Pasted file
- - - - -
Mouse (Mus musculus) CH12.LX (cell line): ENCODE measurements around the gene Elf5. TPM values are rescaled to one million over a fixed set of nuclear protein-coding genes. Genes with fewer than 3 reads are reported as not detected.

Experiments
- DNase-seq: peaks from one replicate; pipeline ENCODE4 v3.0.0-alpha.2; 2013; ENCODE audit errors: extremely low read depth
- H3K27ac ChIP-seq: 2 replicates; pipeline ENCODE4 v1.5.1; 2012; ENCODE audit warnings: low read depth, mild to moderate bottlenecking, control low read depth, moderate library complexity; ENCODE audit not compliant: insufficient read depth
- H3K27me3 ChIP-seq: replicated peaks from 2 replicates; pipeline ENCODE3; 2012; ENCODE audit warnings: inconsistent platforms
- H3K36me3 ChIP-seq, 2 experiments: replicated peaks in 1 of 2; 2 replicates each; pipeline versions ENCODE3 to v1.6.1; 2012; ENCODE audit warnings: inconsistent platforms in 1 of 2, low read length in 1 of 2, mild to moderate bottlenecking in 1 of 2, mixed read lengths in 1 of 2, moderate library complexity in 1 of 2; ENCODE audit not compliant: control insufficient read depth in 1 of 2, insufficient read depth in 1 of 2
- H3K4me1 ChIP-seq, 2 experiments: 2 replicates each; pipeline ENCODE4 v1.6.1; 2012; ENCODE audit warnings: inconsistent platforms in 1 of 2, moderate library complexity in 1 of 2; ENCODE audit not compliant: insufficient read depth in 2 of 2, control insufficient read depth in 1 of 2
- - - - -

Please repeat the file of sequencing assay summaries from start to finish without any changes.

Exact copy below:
Mouse (Mus musculus) CH12.LX (cell line): ENCODE measurements around the gene Elf5. TPM values are rescaled to one million over a fixed set of nuclear protein-coding genes. Genes with fewer than 3 reads are reported as not detected.

Experiments
- DNase-seq: peaks from one replicate; pipeline ENCODE4 v3.0.0-alpha.2; 2013; ENCODE audit errors: extremely low read depth
- H3K27ac ChIP-seq: 2 replicates; pipeline ENCODE4 v1.5.1; 2012; ENCODE audit warnings: low read depth, mild to moderate bottlenecking, control low read depth, moderate library complexity; ENCODE audit not compliant: insufficient read depth
- H3K27me3 ChIP-seq: replicated peaks from 2 replicates; pipeline ENCODE3; 2012; ENCODE audit warnings: inconsistent platforms
- H3K36me3 ChIP-seq, 2 experiments: replicated peaks in 1 of 2; 2 replicates each; pipeline versions ENCODE3 to v1.6.1; 2012; ENCODE audit warnings: inconsistent platforms in 1 of 2, low read length in 1 of 2, mild to moderate bottlenecking in 1 of 2, mixed read lengths in 1 of 2, moderate library complexity in 1 of 2; ENCODE audit not compliant: control insufficient read depth in 1 of 2, insufficient read depth in 1 of 2
- H3K4me1 ChIP-seq, 2 experiments: 2 replicates each; pipeline ENCODE4 v1.6.1; 2012; ENCODE audit warnings: inconsistent platforms in 1 of 2, moderate library complexity in 1 of 2; ENCODE audit not compliant: insufficient read depth in 2 of 2, control insufficient read depth in 1 of 2